The Temple Mount, Dome of the Rock, Western Wall, al-Aqsa Mosque, Mount of Olives, whether you practice a religion or not, this is the Holy Land. As an atheist, it was captivating to watch people of all ages and religious backgrounds amass at the foot of a 2,000 year old wall. People of all faiths and beliefs converge here, to experience history, spiritual guidance, and gain an understanding of what makes this corner of the world so important.
Looking up to their heavens above, placing their hand upon the ancient stone, standing in whispered silence as they converse with a higher being. You don’t need to be religious to appreciate the voices of 100 Christian Ghanians carry over the ruins of an 800 year old fortress in honour of lives lost during the Crusades. You should travel to Israel because it’s an animated version of the Biblical era, played out and interpreted on an ancient storyboard, by real life characters.
5. Israeli history is anything but boring
Much like Greece, Turkey, Iran, Israel’s history is long, complicated, rich and fascinating. Dating back far before biblical times, to the creation of the modern state of Israel after Hitler tried to eradicate the Jews in Europe, all the way up to today and its terse relationship with the Palestinians, it’s almost overwhelming.
My travels took me from the precarious path up the great Masada stronghold, to Roman ruins in Caesarea, through the narrow stairwells of a Syrian fortress in the Golan Heights through the gut-wrenching halls of Yad Vashem.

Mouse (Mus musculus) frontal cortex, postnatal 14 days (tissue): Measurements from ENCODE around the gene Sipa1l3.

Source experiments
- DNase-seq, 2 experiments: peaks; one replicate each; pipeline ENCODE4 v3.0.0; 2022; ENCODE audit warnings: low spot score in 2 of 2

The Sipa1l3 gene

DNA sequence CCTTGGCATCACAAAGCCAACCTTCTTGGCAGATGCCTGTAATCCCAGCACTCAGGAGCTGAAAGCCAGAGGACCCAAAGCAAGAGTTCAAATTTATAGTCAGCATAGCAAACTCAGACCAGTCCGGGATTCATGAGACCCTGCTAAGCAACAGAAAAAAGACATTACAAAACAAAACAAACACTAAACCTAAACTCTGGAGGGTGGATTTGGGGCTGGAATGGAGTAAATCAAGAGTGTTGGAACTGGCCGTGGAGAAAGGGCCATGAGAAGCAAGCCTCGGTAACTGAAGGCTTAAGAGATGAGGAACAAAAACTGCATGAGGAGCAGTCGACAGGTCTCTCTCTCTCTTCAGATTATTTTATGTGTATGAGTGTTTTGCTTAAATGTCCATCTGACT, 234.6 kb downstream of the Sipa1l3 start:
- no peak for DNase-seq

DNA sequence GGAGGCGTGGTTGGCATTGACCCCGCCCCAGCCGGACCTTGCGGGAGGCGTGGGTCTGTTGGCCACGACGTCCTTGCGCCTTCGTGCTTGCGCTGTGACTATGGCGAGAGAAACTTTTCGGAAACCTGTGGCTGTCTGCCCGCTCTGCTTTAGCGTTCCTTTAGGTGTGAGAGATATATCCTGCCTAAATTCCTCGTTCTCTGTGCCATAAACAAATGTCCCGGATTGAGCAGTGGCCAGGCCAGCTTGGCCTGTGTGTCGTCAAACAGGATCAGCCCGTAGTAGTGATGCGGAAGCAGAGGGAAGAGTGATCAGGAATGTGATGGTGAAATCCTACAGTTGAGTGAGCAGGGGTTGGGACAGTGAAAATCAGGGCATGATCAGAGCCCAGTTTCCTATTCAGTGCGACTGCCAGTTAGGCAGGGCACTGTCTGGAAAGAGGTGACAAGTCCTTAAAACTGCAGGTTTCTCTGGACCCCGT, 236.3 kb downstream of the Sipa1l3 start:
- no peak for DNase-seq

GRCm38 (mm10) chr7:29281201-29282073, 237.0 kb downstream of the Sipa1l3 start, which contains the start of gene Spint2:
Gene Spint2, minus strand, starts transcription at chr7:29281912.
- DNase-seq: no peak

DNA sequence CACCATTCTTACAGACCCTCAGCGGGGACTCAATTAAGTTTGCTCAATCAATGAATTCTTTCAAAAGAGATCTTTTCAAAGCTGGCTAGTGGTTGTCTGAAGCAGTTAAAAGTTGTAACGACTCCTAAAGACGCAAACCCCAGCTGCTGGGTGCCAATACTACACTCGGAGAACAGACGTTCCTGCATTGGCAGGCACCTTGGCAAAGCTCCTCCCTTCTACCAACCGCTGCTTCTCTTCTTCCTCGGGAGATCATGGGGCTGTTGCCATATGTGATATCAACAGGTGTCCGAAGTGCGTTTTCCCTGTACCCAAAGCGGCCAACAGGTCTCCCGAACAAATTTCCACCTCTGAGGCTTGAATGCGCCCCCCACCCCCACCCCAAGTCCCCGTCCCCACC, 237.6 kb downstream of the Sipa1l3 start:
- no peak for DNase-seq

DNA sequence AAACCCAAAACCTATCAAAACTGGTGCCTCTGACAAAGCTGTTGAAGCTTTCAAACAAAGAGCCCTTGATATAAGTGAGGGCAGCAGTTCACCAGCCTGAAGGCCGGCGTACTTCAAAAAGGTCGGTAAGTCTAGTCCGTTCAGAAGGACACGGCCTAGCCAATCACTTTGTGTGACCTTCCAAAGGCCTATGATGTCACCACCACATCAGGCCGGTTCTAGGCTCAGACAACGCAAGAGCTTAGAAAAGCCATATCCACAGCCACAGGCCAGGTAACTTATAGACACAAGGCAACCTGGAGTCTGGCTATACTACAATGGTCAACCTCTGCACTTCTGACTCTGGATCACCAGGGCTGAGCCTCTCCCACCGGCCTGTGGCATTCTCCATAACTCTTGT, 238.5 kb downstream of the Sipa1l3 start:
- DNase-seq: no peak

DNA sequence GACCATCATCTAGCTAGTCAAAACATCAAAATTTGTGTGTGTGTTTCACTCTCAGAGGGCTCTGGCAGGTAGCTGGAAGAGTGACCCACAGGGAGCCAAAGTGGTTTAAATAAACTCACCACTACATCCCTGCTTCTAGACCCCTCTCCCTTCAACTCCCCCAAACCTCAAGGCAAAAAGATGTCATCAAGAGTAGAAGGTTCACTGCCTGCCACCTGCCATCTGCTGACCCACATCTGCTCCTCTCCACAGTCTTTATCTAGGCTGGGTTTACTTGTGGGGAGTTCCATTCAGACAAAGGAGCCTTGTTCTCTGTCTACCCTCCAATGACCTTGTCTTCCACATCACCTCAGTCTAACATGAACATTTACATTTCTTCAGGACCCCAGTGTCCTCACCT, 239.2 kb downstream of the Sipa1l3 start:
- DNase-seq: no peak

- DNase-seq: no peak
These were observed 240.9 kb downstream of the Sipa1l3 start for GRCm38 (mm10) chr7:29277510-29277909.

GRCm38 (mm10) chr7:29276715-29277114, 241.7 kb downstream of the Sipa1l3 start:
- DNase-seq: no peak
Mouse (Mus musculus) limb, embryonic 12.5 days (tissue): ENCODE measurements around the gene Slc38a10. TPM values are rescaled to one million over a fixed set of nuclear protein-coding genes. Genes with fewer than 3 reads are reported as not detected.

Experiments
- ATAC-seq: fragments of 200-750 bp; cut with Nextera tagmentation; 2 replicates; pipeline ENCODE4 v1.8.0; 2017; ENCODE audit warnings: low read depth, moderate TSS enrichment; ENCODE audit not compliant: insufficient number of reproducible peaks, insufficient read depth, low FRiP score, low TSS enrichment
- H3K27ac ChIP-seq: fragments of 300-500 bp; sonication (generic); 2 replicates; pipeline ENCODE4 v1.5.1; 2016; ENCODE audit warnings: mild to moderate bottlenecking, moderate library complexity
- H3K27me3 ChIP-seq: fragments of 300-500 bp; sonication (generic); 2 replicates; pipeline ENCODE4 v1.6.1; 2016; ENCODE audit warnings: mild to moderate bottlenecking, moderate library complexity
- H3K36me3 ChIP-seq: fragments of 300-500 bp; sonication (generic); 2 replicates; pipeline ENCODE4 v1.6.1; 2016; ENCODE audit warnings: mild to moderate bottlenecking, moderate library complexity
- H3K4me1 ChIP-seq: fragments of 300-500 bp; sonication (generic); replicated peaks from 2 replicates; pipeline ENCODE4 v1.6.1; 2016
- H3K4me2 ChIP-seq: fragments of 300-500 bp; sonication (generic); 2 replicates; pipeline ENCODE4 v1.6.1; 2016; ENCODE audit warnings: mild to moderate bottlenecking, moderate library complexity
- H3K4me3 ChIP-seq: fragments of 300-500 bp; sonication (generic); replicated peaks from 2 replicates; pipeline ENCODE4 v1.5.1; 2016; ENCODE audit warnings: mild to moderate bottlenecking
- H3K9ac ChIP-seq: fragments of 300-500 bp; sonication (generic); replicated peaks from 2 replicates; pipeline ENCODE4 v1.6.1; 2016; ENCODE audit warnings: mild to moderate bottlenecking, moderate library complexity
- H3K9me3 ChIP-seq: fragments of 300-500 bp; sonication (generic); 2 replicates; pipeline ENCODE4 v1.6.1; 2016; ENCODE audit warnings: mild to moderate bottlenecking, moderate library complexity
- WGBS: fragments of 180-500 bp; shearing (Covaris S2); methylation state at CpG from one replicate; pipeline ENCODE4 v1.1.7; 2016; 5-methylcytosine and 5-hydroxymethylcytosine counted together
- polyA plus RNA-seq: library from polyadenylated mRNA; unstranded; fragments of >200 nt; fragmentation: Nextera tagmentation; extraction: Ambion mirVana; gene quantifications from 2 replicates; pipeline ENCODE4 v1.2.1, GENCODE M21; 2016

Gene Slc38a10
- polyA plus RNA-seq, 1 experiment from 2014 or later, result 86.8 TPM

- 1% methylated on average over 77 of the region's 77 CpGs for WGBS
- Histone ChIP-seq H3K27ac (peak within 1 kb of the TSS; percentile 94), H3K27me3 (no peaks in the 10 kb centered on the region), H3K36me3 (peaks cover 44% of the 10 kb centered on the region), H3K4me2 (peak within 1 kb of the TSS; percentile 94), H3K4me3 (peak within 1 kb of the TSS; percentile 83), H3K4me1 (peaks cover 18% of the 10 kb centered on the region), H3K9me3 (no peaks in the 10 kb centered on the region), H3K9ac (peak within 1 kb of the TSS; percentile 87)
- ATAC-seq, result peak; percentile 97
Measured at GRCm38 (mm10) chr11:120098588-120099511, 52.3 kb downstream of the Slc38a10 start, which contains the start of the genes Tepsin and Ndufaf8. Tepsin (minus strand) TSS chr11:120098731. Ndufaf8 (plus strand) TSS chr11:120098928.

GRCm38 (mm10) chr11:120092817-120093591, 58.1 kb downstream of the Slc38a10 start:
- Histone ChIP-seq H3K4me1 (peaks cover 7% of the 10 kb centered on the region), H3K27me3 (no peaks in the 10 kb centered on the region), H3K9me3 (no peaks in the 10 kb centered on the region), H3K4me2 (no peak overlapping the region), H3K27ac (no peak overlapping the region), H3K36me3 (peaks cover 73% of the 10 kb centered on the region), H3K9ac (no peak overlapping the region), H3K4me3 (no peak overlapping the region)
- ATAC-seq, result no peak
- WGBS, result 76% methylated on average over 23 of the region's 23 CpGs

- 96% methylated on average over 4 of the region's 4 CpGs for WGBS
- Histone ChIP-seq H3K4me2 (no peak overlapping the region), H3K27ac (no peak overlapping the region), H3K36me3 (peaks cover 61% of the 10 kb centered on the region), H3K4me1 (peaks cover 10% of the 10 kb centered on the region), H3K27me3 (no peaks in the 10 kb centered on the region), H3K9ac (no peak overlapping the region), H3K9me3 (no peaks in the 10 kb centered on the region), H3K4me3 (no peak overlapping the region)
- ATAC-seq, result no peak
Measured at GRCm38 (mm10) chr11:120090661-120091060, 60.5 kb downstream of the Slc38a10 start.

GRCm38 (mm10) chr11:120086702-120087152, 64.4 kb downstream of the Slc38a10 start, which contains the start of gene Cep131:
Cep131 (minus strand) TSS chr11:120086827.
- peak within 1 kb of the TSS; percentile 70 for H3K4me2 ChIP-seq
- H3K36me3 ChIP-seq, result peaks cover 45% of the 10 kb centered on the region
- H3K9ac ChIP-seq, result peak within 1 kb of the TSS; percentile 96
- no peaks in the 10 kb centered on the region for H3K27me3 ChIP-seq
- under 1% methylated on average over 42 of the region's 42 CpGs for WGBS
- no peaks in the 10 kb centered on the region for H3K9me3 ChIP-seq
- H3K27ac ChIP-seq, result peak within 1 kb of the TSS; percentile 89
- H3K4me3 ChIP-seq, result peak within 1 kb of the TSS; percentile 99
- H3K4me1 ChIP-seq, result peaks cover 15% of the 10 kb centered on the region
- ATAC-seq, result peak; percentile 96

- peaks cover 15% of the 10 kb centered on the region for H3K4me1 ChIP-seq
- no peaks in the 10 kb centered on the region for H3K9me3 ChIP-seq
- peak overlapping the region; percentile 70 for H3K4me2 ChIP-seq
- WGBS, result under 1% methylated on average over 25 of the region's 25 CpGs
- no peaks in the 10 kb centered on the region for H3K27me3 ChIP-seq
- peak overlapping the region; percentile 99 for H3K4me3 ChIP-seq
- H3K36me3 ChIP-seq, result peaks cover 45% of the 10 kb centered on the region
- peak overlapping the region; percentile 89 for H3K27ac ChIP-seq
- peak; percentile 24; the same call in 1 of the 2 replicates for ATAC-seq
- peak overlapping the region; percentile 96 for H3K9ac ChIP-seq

Those who travel to Israel to soak up archaeological ruins and hear stories of harrowing conquerors and World War heroes, I promise you won’t be disappointed!
6. The food is to die for
Remember how I mentioned how culturally diverse this country is – You know what happens to the culinary scene when that happens, it morphs into something awesome! Lebanese, meets Syrian, meets Greek, meets Mediterranean, meets everything else! For Israeli families, lunch is the biggest meal of the day. Everyone will descend upon one home, and feast on everything from humus (of course), couscous, za’atar, shakshouka and whatever else is on the menu. The best falafel I’ve had to this day is still in Haifa, and you haven’t lived until you’ve tried Israeli gelato, fresh from a local kibbutz.
7. It’s geographically stunning
For a country that’s only 2.5 times the size of Rhode Island, it’s wildly diverse, geographically speaking.
From lush, green valleys in the northern Galilee region, to the vastness of the Negev Desert in the south. And in the east, the lowest (and saltiest) point on earth, the Dead Sea, the geographical riches of Israel can easily be experienced in a 10 -14 day itinerary if your time permits.
And of course, to the west, the Mediterranean Sea beckons sun worshippers, party goers and would be socialites.
If you need more reasons to travel to Israel, I can give you about 100, but let’s start with this! With the Shekel hovering around 2.75 for every $1 CAD, we can add this to our list of top budget friendly destinations for the Canadian traveller! Now is the time to see parts of the world we may not have otherwise considered, and I hope Israel makes it onto your bucketlist!